How Will Capitalism Try to Game the Blockchain?
For decades the American financial system was stable and safe. But then something changed. The financial industry turned its back on society, corrupted our political system and plunged the world economy into crisis. At enormous cost, we’ve avoided disaster and are recovering. But the men and institutions that caused the crisis are still in power and that needs to change. They will tell us that we need them and that what they do is too complicated for us to understand. They will tell us it won’t happen again. They will spend billions fighting reform. It won’t be easy. But some things are worth fighting for. – Inside Job (2010), narrator
As crypto traders await CME’s foray into the world of bitcoin futures by the second week of December, NASDAQ is gearing up with its own initiative that will wrap the new crypto economy in stinky old clothes.
The New York-based exchange operator has teamed up with Reality Shares, an investment marketplace, to launch an index that tracks “the growth and development of leading global companies creating and implementing blockchain solutions.” The goal: to make a fund that makes money on cryptocurrencies.
Let the games begin …
While JPMorgan CEO Jamie Dimon and his Wall Street followers may bristle at Bitcoin, the blockchain’s undisputed king, they’ll still inject a potent institutional layer, like a lion’s musk.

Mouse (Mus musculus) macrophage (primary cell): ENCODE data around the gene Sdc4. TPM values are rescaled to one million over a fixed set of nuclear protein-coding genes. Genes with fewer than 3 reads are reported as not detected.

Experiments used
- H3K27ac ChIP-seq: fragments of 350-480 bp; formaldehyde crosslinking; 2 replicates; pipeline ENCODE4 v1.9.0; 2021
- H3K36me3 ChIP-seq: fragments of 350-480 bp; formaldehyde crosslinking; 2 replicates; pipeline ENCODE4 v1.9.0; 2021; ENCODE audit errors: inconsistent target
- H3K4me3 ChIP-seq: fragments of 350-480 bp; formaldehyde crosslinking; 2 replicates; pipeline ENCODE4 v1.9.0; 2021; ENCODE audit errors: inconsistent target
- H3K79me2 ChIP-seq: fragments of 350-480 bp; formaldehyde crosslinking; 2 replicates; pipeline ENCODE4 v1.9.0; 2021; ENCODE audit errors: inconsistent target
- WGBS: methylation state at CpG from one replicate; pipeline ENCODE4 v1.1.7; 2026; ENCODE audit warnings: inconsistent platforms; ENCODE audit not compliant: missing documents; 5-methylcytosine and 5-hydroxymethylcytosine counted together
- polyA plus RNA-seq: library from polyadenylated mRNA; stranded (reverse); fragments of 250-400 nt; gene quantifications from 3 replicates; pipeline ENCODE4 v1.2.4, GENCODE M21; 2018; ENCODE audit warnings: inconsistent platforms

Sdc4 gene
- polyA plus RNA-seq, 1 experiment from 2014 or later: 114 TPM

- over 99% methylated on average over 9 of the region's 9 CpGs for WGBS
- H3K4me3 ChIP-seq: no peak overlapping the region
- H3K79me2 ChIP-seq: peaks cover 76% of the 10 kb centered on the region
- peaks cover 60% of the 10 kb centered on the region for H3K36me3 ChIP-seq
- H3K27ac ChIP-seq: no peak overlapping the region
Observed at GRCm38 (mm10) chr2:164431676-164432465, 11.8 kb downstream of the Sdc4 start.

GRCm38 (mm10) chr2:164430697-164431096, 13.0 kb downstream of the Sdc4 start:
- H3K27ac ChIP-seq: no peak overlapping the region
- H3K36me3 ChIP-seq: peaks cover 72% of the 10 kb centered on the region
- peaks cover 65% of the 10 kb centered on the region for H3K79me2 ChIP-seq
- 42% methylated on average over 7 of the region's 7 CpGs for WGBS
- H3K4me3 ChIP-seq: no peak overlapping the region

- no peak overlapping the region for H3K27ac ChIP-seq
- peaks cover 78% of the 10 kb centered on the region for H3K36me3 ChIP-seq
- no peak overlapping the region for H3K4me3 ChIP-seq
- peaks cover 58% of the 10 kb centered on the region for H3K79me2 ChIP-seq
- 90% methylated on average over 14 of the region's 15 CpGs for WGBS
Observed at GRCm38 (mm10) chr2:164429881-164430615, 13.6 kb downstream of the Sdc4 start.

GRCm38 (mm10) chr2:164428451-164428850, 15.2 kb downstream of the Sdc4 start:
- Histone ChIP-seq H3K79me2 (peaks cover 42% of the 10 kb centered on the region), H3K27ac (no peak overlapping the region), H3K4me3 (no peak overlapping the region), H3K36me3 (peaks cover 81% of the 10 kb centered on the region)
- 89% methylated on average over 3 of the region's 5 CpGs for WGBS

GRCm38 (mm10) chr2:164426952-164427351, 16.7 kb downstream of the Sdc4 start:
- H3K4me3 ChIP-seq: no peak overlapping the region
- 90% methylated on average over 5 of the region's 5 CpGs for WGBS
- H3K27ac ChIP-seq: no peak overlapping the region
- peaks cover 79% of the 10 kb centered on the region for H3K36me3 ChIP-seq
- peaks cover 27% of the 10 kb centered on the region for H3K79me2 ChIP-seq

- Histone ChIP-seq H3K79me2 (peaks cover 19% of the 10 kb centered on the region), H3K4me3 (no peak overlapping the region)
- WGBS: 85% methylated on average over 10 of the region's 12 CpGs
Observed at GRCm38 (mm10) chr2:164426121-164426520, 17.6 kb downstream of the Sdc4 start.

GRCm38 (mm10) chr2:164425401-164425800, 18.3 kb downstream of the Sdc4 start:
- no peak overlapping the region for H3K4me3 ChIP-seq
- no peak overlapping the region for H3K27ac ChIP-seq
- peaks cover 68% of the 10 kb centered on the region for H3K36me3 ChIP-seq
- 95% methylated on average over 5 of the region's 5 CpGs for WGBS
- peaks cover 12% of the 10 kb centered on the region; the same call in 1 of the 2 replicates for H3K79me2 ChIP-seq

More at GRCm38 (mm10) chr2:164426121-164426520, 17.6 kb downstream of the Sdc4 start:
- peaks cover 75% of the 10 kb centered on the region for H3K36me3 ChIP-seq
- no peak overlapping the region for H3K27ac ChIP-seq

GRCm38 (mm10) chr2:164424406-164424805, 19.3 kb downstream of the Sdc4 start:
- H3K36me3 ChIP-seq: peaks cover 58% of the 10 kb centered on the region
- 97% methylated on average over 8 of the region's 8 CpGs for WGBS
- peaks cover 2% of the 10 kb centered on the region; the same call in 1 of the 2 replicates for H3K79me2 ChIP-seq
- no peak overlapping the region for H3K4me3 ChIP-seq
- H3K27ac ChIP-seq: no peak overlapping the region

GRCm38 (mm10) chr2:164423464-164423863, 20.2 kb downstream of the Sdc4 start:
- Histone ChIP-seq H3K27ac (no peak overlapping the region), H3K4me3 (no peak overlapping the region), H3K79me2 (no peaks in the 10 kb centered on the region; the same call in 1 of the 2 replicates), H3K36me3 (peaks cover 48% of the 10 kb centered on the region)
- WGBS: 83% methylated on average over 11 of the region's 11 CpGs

All the usual fiat instruments and terms should start sounding very familiar as they sweep across the digital currency landscape:
Racing to the treasure chest are a growing number of hedge funds. They represent institutional money that is “finally coming around to accepting bitcoin and other digital assets as a viable asset class with very high returns potential for its investors.” Players in the field are NextBlock Global, AlphaBit Fund, Brian Kelly Capital Management, Crypto Assets Fund, Polychain Capital, and MetaStable Capital.
Since cryptocurrenices are responsible for a burgeoning and highly disruptive economy that includes the unbanked, reaches the Internet of Things and has the power to shake financial systems to their core, we’ll continue to see institutional players take their positions. And not let go.